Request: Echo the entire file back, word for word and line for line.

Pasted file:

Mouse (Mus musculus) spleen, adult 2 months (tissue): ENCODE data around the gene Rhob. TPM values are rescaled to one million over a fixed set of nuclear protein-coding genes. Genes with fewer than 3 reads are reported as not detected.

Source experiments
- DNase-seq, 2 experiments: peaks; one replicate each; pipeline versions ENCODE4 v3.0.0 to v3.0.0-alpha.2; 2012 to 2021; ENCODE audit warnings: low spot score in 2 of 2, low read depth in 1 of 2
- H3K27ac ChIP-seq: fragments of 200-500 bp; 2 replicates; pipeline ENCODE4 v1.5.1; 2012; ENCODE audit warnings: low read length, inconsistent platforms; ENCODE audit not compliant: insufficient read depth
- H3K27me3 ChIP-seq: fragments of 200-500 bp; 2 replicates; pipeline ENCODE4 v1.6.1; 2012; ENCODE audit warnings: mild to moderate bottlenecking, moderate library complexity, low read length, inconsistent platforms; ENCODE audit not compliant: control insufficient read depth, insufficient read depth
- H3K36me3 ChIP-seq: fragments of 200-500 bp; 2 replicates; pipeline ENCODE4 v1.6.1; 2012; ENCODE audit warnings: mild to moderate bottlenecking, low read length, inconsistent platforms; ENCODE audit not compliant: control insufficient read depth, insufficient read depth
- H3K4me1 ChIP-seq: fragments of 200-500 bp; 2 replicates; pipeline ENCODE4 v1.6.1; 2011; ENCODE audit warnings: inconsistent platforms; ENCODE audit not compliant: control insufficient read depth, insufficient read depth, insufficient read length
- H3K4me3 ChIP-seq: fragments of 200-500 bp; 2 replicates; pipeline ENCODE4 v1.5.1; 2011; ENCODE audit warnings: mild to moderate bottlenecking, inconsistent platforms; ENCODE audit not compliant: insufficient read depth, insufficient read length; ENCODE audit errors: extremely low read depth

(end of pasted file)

Mouse (Mus musculus) spleen, adult 2 months (tissue): ENCODE data around the gene Rhob. TPM values are rescaled to one million over a fixed set of nuclear protein-coding genes. Genes with fewer than 3 reads are reported as not detected.

Source experiments
- DNase-seq, 2 experiments: peaks; one replicate each; pipeline versions ENCODE4 v3.0.0 to v3.0.0-alpha.2; 2012 to 2021; ENCODE audit warnings: low spot score in 2 of 2, low read depth in 1 of 2
- H3K27ac ChIP-seq: fragments of 200-500 bp; 2 replicates; pipeline ENCODE4 v1.5.1; 2012; ENCODE audit warnings: low read length, inconsistent platforms; ENCODE audit not compliant: insufficient read depth
- H3K27me3 ChIP-seq: fragments of 200-500 bp; 2 replicates; pipeline ENCODE4 v1.6.1; 2012; ENCODE audit warnings: mild to moderate bottlenecking, moderate library complexity, low read length, inconsistent platforms; ENCODE audit not compliant: control insufficient read depth, insufficient read depth
- H3K36me3 ChIP-seq: fragments of 200-500 bp; 2 replicates; pipeline ENCODE4 v1.6.1; 2012; ENCODE audit warnings: mild to moderate bottlenecking, low read length, inconsistent platforms; ENCODE audit not compliant: control insufficient read depth, insufficient read depth
- H3K4me1 ChIP-seq: fragments of 200-500 bp; 2 replicates; pipeline ENCODE4 v1.6.1; 2011; ENCODE audit warnings: inconsistent platforms; ENCODE audit not compliant: control insufficient read depth, insufficient read depth, insufficient read length
- H3K4me3 ChIP-seq: fragments of 200-500 bp; 2 replicates; pipeline ENCODE4 v1.5.1; 2011; ENCODE audit warnings: mild to moderate bottlenecking, inconsistent platforms; ENCODE audit not compliant: insufficient read depth, insufficient read length; ENCODE audit errors: extremely low read depth